Translated from Spanish by Anya Skye Tucker
In Sayari Campo Burbano’s words:
“Art for me is the capacity to transform fear into hope, it is the innate creativity that all beings have to express and share who we are. Movement, words, gestures, songs: what we create with our being is art. Art is what allows us to dream and build our world, it allows us to be bridges of memory and knowledge, sharing with others our way of being, thinking, and existing. For me, art is the expression of the spirit, it is that which saves us from fear and destruction, it is healing in times of darkness.”
In the following video that the artist Sayari Campo Burbano (Yanakuna Mitmak nation) has shared with Siwar Mayu, voice-over and scenography are crafted by Sayari, while the script is an adaptation of “Relatos y pensamiento yanakuna” (“Yanakuna Stories and Thought”) by poet Fredy Chikangana / Wiñay Malki. Following the video, we have included the translation of the original text.
The uterus ~ Yanakuna Story. By Fredy Chikangana / Wiñay Malki (2012)
The first beings that populated this land came in the form of steam and were called Tapukus because they arose from the bottom of the earth and when they came to the surface, some made the sound tapuk…tapuk…tapuk… and others responded ku…ku…ku…. So they kept jumping and trying to fly.
The Great Father Waira, who was the wind, took them by the hand and carried them to his realms, and soon they were brightening the earth.
However, some tapuk and other ku did not want to follow the Great Father Waira and they came together, forming a great shadow, from which arose a mass that formed the first body, who had the sounds and the traits of both Tapuk and ku.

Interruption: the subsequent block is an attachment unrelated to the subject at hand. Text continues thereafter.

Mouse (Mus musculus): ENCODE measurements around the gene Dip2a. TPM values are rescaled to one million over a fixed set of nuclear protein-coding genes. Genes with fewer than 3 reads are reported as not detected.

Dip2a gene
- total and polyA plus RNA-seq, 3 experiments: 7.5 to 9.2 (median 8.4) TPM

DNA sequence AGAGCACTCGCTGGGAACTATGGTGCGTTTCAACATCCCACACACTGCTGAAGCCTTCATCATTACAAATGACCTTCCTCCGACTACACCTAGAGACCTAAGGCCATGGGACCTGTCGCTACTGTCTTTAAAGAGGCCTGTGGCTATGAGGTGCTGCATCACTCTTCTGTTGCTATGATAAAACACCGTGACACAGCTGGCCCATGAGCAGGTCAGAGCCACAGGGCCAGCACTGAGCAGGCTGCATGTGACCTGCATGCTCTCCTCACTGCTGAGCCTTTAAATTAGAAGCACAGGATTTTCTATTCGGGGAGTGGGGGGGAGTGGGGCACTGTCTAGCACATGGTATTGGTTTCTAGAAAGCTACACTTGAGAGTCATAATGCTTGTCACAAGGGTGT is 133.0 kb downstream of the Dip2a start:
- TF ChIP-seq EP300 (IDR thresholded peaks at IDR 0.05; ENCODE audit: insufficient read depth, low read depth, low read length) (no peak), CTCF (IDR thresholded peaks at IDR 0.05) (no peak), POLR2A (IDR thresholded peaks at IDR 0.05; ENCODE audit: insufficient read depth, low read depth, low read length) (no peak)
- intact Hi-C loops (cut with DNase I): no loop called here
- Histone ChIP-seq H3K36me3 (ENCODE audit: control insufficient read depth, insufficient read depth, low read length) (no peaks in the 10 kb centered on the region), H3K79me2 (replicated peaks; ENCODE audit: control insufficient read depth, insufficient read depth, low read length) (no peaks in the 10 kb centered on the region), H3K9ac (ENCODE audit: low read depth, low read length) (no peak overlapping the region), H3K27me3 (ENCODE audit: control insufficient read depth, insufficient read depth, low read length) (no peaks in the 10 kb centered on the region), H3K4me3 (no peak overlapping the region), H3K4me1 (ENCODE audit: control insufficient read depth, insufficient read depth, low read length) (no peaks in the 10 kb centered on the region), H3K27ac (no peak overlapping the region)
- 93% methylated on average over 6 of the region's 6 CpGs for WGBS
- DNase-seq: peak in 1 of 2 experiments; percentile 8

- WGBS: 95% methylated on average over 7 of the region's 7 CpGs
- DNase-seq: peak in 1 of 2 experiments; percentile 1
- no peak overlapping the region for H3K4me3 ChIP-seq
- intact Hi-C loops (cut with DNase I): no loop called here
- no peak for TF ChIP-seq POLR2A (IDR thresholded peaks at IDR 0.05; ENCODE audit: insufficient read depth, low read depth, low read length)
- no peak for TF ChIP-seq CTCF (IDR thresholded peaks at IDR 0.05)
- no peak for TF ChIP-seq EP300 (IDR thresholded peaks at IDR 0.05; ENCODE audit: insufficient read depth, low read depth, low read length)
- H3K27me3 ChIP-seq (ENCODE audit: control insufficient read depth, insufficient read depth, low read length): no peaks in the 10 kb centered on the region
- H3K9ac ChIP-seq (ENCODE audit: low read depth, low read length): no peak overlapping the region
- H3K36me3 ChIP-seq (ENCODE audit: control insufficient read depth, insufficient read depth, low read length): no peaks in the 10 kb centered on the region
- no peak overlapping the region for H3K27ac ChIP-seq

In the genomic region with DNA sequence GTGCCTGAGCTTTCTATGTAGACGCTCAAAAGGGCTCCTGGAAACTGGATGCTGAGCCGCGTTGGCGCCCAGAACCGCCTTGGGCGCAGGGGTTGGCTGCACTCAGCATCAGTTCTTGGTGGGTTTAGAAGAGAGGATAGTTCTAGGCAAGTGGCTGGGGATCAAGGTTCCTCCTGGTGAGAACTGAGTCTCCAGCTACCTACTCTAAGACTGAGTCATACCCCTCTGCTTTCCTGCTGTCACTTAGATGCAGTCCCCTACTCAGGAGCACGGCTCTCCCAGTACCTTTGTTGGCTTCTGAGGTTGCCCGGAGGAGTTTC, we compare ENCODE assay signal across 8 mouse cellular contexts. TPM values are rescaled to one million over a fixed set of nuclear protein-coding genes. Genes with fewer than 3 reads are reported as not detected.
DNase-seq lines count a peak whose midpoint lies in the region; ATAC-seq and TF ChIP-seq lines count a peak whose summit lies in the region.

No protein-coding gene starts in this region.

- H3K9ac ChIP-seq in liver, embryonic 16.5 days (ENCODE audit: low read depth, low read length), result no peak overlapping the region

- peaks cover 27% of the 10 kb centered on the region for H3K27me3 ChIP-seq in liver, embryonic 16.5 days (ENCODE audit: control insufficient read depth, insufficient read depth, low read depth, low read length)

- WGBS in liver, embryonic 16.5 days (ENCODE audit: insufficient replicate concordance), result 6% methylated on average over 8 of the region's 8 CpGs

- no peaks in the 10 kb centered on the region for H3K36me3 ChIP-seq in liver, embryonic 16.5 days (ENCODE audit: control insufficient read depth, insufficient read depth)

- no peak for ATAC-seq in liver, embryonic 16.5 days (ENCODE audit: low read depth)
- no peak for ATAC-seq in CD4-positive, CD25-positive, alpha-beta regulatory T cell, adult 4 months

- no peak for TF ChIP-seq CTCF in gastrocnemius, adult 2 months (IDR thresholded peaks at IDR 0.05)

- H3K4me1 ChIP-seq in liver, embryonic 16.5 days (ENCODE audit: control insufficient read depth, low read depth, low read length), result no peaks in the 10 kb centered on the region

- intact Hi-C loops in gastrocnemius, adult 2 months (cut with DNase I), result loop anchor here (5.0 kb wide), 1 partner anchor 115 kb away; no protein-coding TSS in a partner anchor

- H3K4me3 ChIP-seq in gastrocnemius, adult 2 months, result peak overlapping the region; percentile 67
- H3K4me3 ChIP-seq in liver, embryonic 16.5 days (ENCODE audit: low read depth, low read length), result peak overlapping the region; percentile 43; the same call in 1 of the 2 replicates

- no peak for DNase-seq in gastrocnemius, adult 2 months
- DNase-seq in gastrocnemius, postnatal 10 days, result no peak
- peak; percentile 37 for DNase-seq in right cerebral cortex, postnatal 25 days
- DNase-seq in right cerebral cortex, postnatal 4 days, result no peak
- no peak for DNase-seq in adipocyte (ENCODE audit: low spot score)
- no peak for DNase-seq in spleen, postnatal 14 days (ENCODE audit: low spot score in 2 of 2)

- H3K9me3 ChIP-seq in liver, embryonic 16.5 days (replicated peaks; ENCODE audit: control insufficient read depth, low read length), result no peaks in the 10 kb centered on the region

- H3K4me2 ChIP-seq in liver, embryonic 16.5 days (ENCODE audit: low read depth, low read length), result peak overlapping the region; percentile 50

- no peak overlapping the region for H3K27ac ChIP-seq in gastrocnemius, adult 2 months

Father Waira, feeling rejected, blew strongly over this mass which gradually caught the form of a big drop, and then took on the shape of a woman. Father Waira continued blowing and threw it through the air, but the mass already had the body of a woman.
With the force of the wind, the shadow was making both sounds of tapuk ku, tapuk ku.
So the Great Father, observing that it was a woman, decided to call her tapuku and accompany her in her flight to form with her body the bellybuttons of water: the lagoons, the rivers, and the streams.
She was singing, brushing her body against the darkness, with her sound and breath the warm and cold waters were forming, the Great Father Waira blew gently and thus the waters bursted and began to flow through the universe.
This is why the Yanakuna grandparents say that the first mother is a Tapuku, and her territory is the uterus, where life germinates to be watered by the universe.
Sayari Campo Burbano is a descendant of the Andean Yanakuna culture. She was born on September 4th, 1991 in the territory of the Colombian Massif. From an early age, she was interested in dance and movement, something that later led her towards being part of native dance and music groups. Art has always accompanied her, since her parents and relatives have instilled in her this knowledge from a very young age.
Sayari grew up in the indigenous community of Río blanco (Sotará, Cauca) and studied in the city of Bogotá. She has a degree in biology from the National Pedagogical University and today is a midwife apprentice, dancer, and pedagogical facilitator in her territory.
She is also a guardian of the Munayki –Uma House in San Agustín (Huila), a space dedicated to the investigation and the exchange of ancestral knowledge, where she has been developing work from art and ancestral medicine. Sayari collaborates in pedagogical processes aimed at strengthening the art and language of her community.
She is the creator of the Warmi Samay project (spirit of woman), a pedagogical initiative around issues that involve the feminine body, the cycles of life, and caring for the territory.
More about the Warmi Samay project and the Yanakuna Territory
- Follow Warmi Samay on Instagram and Facebook:
- Yanakuna Ceremony in Defense of the Water. San Agustín, Huila. Featuring Fredy Chikangana / Wiñay Malki
About the translator:
Anya Skye is from the Ashe end of the New River, the second oldest in the world. She likes getting to know bellybuttons of water and the other beings of the earth.